Thank Goodness for Great Neighbors!
This week at the Farm: Raising the House &
Meeting Miss Jilli
Pretty soon you'll notice that we have some very special neighbors here at Wold Farm. We are surrounded by loving, good-hearted people who are always willing to lend an ear, smile, and a helping hand!
For example, would you believe I couldn't raise our house by myself while Zach was off at work?! Don't worry, not something I would ever dream of attempting without our awesome neighbor Keith, who happens to be an architect! (Whew!) You'll be hearing more about Keith as our laundry room renovation progresses, too; you know I wouldn't try to do anything too crazy without a professional!
Back to Raising the House, you may be wondering why I would want to "raise the house" anyway! Well, in a 100-year-old house, nothing is "straight" and sometimes the floors can be not quite level. So in order to help level the floors, our awesome neighbor came over with his hydraulic jack and pole to raise beams and place shims on top of the columns. (That's how I'll phrase all of this since I'm not sure the technical terminology!)
If you are new to this whole home-makeover thing too, let me just point out that the "jack & pole thingy" (blue pole on the ground) is supposed to support many tons of weight and
it's supposed to be STRAIGHT! Apparently our house weighs A LOT.
As you can see, the pole-thingy completely gave out and bent!! Just as our house was sitting 1 inch higher than at the start of the project... BOOM, house lowered back down! Thankfully, nothing was damaged and nobody was hurt!
What do "we" do now without our pole-thingy?!
Well, when your neighbor architect is also a farmer it makes sense that he goes to find an old fence post!
But of course! So he left for five minutes and came back with an old fence post and continued to raise our house 3/4 of an inch with this handy fence post. That was about all we could do with the fence post so our little project will be continued next week.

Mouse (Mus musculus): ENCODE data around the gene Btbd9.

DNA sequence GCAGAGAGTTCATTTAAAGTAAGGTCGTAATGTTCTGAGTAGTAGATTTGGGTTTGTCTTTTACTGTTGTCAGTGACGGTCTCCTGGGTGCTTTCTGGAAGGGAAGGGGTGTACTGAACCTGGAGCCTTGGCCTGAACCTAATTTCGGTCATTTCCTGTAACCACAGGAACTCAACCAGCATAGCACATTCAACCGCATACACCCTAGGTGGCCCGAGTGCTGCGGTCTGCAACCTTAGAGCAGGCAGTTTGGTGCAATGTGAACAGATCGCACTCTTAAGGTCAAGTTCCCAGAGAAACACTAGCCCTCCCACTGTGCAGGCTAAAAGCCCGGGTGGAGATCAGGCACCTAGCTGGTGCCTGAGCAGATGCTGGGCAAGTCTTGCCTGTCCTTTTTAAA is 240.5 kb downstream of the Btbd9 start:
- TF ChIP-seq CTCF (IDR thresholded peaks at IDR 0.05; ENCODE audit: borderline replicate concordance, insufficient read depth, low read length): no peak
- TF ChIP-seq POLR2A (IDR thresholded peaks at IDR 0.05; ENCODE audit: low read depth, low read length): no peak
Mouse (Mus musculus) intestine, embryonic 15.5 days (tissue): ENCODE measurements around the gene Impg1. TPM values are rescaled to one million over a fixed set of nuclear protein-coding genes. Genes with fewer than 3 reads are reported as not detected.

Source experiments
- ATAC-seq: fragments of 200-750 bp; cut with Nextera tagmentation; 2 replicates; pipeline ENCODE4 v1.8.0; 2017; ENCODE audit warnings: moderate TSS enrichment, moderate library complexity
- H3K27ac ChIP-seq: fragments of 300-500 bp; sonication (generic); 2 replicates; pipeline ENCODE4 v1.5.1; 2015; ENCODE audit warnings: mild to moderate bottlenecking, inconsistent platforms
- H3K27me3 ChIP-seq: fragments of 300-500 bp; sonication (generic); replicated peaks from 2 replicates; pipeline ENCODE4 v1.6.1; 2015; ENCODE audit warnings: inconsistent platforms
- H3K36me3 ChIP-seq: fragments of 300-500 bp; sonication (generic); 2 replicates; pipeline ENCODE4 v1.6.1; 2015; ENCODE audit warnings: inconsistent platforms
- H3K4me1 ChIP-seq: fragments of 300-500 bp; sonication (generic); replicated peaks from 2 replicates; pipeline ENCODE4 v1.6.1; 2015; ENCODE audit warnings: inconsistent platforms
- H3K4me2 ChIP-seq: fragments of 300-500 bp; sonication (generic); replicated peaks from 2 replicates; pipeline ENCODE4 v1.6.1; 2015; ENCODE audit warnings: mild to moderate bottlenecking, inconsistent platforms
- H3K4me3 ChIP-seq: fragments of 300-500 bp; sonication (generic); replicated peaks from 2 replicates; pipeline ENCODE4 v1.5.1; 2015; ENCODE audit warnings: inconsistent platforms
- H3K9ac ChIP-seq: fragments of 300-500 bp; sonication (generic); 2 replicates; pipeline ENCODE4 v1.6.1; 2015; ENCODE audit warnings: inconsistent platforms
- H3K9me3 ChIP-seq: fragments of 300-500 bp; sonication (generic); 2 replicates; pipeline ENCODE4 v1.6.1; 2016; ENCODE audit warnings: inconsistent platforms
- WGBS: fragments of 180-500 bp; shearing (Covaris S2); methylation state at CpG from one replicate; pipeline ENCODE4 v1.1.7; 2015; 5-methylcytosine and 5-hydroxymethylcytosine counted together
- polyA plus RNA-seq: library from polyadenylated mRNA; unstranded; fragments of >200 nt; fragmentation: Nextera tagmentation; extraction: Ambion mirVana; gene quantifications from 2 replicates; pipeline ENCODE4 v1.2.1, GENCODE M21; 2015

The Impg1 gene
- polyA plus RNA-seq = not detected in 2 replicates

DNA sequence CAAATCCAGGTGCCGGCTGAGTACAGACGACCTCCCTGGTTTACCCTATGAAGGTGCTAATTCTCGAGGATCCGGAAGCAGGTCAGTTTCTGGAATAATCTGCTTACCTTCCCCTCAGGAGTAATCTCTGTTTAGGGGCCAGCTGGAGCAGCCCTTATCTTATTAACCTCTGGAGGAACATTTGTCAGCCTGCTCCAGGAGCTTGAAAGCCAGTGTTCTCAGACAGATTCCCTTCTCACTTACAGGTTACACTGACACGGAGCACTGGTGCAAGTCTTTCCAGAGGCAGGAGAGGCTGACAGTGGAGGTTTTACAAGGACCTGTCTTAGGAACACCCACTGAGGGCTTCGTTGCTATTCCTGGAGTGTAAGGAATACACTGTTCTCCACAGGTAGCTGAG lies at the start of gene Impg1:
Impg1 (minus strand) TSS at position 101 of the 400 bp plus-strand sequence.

Raising a house
not enough for one day on the farm?
As "we" finished up with the project for the day, Keith's lovely wife, Glenda, called with big news! A calf had been born and I was invited to come meet her!
Obviously, I said "Yipppee" and grabbed my camera for a cow pasture adventure!
Note: I've taken a few photos of these beauties out in the backyard but every time I got close they would all stop and stare at me through what appears to be an invisible fence! So, naturally I would freak out and run back into the house! This particular cow pasture adventure (alongside the owners) afforded me the courage to get up-close and personal!
In The Pasture!
Our amazing neighbor and farmer at Forest Hill Farm
pointing to Momma Cow as the newborn baby calf rests at her feet. HOW SWEET!
If I learned one thing about Forest Hill Farm... these people genuinely love their animals.
Cow Poo-- Not as gross as you'd think... it didn't STINK!
AND...I learned organic cow poop really doesn't stink! I was in shock, trust me!! Apparently dung beetles are able to thrive in organic manure (because they aren't killed off from pesticides) and they actually eat the manure and use it to feed their offspring. They cause the manure to become very dry and almost odorless. It sounds crazy but I even stepped in some and it didn't stick to my shoe!
And now...Meet Miss Jilli!I'm calling this new calf "my cow" since they let me help name her! All of the Forest Hill Farm heifers are named formally with the prefix Miss, so please meet lucky number 318: "Miss Jilli"!
After Miss Jilli received her vitamins and "earring," all of the other cows wanted to meet her! It was quite adorable.
After this meeting, the momma cow will lead Miss Jilli away from the other cows and hide her away from the herd for three days.
I think she is too cute and I look forward to watching her grow and graze out in the pasture for years to come.
A few more of my favorite images from a day spent with Forest Hill Farm:
I call this one.. "A farmer and his ladies" :)